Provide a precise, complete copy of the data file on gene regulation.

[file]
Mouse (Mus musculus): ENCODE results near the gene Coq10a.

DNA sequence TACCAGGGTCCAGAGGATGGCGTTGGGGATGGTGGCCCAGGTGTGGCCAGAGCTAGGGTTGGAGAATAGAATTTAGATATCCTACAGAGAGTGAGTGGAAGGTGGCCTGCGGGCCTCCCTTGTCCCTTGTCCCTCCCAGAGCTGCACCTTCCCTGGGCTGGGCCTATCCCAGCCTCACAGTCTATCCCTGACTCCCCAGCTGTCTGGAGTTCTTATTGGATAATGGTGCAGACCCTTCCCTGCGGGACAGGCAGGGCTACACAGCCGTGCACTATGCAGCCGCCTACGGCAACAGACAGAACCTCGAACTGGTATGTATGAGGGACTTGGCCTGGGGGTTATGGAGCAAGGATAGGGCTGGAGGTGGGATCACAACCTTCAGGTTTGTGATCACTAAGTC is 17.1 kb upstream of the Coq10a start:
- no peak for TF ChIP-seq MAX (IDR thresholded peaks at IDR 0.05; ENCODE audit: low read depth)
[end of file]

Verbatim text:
Mouse (Mus musculus): ENCODE results near the gene Coq10a.

DNA sequence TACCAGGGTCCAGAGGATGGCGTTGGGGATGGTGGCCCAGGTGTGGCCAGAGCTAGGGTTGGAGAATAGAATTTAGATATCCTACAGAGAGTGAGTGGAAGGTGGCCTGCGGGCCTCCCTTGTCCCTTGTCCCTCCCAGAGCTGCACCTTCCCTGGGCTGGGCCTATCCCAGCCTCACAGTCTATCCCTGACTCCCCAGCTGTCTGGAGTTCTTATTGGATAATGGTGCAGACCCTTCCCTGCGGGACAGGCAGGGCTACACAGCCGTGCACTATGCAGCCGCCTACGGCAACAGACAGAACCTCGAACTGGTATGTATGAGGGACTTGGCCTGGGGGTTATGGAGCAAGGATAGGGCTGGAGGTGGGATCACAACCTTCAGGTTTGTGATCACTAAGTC is 17.1 kb upstream of the Coq10a start:
- no peak for TF ChIP-seq MAX (IDR thresholded peaks at IDR 0.05; ENCODE audit: low read depth)